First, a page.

190 Route 17- MELAWI EL-'AKi.SH. From Cairo
rhus, a species of Mormyrus (Arab. Mizdeh), was held in such high honour
here, that the inhabitants refused to eat any fish caught by a hook, lest
the hook might previously have injured an Oxyrynchus. In the neigh¬
bouring town of Cynopolis (p. 195) the dog was held in equal honour,
and Plutarch relates how a 'very pretty quarrel', the settlement of which
required the intervention of the Tlomans, arose between the two towns,
owing to the facts that the citizens of each had killed and dined on the
sacred animals of the other. On the introduction of Christianity Oxy-
rynchos became a veritable town of monks. In the town itself were 12
churches and all round it convent jostled convent. In the 5th cent, the
diocese of Oxyrynchos is said to have contained 10,000 monks and 12,000
nuns. In the Mameluke period it was still of some importance, but it has
since steadily declined. Extensive excavations undertaken here in 1897 by
Grenfell yielded large quantities of Greek, Coptic, and Arabic papyri, —
From Behnesa a desert-route leads in 4 days to the 'small oasis' of
Bahriyeh (p. 195)
Beyond (129 M.) Matdi a handsome bridge crosses a canal. 134 M.
Kolosaneh (Kolosna), with a large grove of palms. — 138 M.
Samallut is a district capital (ca. 7000 inhab ), with a handsome
railway-station, sugar-factories, palms, and fields of clover. On the
E. bank rises the massive Gebel et-Ter (p. 195), forming a pictur¬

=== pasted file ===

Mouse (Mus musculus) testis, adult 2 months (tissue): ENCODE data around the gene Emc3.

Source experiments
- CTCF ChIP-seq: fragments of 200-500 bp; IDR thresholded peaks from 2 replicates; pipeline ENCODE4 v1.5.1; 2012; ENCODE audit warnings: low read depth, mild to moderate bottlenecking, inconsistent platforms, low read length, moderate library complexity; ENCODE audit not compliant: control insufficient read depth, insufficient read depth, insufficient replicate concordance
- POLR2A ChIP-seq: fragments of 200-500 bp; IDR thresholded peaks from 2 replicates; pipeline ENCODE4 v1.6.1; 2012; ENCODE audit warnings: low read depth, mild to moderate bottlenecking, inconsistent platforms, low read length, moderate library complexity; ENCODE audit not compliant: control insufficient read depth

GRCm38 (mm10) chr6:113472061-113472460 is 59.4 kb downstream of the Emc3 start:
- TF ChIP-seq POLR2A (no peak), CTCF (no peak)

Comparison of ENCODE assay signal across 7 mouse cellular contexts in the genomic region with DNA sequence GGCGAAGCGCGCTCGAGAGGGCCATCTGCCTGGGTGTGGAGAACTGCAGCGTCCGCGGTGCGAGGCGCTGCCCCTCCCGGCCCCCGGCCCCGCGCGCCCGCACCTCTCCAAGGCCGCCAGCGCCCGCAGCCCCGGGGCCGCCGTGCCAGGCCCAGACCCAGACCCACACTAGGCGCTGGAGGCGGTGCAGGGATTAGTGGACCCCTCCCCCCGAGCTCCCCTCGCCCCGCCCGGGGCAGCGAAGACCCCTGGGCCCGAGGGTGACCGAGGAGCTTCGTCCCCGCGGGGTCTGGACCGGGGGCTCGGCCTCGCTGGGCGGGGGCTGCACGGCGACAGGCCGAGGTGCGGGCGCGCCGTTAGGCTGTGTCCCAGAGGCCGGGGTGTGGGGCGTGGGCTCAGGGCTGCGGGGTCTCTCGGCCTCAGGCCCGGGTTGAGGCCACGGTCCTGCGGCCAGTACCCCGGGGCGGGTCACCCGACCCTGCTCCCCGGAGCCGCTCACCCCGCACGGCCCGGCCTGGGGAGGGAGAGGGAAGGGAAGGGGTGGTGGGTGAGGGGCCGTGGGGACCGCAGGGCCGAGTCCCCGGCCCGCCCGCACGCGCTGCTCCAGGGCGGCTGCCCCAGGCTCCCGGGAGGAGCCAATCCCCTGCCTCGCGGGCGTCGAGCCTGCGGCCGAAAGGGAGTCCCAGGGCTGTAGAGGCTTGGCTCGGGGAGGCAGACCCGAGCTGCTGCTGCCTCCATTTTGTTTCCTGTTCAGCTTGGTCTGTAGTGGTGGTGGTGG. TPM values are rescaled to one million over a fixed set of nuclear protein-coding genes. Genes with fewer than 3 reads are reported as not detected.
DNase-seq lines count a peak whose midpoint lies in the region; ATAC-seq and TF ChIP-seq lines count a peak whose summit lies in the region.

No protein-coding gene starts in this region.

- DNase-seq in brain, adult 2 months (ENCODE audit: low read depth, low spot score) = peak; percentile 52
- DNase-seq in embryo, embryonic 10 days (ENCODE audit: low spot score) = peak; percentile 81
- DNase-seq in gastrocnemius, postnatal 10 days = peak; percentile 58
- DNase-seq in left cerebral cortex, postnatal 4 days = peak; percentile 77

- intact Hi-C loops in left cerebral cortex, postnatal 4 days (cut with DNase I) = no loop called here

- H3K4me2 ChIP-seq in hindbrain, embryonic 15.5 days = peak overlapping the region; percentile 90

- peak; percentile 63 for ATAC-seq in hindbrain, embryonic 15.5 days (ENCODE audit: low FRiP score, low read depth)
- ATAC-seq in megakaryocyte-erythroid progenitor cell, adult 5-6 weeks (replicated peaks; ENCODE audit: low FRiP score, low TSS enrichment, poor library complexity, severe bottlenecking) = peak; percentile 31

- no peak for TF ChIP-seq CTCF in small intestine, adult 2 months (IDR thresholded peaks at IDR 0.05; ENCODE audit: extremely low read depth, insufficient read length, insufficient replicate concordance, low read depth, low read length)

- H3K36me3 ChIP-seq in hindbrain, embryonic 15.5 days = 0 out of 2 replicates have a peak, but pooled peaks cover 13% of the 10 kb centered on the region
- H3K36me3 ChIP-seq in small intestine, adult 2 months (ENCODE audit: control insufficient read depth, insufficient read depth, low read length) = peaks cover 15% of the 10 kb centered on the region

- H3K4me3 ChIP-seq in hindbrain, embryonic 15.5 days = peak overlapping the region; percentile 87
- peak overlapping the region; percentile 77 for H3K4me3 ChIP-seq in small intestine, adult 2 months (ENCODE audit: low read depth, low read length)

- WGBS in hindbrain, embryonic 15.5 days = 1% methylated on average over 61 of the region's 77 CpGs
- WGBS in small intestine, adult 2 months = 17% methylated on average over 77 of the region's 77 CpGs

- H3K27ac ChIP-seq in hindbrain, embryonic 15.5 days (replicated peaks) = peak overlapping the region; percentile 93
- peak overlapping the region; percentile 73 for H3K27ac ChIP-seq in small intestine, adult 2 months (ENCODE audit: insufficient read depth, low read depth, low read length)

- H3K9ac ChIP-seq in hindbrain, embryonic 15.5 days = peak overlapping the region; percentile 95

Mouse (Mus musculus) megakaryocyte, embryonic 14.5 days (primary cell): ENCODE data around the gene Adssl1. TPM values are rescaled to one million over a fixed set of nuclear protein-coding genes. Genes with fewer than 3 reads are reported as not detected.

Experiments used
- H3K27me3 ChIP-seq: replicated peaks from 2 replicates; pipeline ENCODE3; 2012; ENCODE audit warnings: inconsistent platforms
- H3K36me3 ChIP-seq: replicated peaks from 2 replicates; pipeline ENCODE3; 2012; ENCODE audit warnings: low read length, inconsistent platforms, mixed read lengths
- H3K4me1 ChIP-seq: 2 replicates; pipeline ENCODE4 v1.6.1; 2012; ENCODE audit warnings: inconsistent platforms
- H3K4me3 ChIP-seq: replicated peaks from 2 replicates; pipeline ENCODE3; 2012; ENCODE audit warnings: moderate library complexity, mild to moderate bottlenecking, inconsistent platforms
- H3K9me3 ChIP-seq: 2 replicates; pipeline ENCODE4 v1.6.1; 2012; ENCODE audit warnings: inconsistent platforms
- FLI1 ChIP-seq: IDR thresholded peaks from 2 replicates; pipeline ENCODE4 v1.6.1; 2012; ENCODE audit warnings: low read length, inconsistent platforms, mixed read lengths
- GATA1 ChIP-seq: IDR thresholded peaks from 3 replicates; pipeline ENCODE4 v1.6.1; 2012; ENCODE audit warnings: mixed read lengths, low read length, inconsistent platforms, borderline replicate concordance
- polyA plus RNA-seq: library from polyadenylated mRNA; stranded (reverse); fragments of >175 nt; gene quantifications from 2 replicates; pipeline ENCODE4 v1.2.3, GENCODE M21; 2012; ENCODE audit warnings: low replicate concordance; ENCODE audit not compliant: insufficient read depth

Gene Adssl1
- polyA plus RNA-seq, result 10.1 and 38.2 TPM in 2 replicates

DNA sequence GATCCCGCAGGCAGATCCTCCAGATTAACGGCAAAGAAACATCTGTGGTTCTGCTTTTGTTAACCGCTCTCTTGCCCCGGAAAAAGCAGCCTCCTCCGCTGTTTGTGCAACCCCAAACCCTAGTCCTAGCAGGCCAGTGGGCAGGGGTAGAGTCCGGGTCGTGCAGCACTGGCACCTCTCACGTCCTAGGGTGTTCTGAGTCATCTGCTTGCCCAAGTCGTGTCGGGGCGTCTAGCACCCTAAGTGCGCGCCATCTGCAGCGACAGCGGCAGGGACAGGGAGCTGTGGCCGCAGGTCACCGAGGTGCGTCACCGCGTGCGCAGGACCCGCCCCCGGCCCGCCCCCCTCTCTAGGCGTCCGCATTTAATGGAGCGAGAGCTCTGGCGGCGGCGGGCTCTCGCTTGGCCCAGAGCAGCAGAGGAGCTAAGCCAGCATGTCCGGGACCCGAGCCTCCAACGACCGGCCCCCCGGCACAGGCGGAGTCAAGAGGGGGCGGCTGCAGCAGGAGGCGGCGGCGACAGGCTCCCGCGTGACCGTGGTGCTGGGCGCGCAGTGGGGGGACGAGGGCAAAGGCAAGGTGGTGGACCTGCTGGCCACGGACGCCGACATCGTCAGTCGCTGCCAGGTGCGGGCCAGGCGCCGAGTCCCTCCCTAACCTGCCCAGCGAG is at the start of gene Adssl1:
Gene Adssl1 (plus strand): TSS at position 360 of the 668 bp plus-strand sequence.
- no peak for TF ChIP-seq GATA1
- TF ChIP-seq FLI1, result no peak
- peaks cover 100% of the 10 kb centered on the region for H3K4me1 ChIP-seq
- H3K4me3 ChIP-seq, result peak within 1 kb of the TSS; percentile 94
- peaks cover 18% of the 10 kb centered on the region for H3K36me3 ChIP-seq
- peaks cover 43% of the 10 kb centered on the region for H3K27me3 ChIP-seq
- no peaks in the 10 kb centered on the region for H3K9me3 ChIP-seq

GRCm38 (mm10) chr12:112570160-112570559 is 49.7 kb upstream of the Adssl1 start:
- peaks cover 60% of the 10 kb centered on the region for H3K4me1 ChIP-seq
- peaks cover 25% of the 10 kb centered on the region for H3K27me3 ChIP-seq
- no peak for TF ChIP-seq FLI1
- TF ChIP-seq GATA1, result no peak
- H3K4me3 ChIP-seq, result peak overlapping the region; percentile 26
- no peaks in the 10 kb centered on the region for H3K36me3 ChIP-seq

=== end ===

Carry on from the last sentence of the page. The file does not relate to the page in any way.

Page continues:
esque background for the numerous sails on the Nile. Extensive
cotton-fields are passed, then sugar-plantations, and rich vegetation.
— 144 M. Etsa.
154 M. Minyeh (53/4 hrs. from Cairo ; see p. 196). The train
halts here for 10 minutes.
Excuesion to Benihasan, 15 M. (see p. 196). The traveller hires an
ass. ferries to the right bank of the Nile, and ascends the river via Zdwiyet
el-Melin (p. 196) and Kdm el-Ahmar (p. 196). Instead of returning to Min¬
yeh, he should continue to follow the right bank of the Nile to the
(10]/2 M.) Ruins of Aniinoupolis, now Shekh 'Abddeh (p. 201) and cross the
river thence to R6da (p. 190). This is a long but interesting day's journey.
On the bank of the Nile rises a lofty grove of palms. The luxur¬
iant vegetation includes the cactus, the banyan (ficus Iudica), and
the vine. To the E. appear the hills of Zawiyet el-Metin and Kom
el-Ahmar (p. 196), with a she;kh's tomb at the farther end. Beyond
some luxuriant clover-fields a low rugged range of hills is seen on
the left, and a wide plain on the right. — 161 M. Mansafis. —
From (166^2 M.) AbuKerkds we obtain a view of Benihasan (p. 196),
the tombs of which may be visited from this point also. Thence
the line traverses sugar-plantations and acacia woods close to the
Nile. — 170 M. Etlidem.
177 M. Roda is the station for Aniinoupolis (p. 201) and Her-
mopolis (p. 201).
Immediately beyond Roda the mountains on the E. bank recede
farther from the river. During the sugar-cane harvest, in the begin¬
ning of February, this region presents a busy scene. — 183 M.
Melawi el-'Arish (Mallaoui), a town with 15,500 inhab., has a
frequented market on Sundays. In the vicinity are many large
palms. To the left we have a view of the E. range of hills, in which
are the tombs of El-Bersheh (p. 201) aud Shekh Sa'id (p. 203). To
the right of the railway is a canal.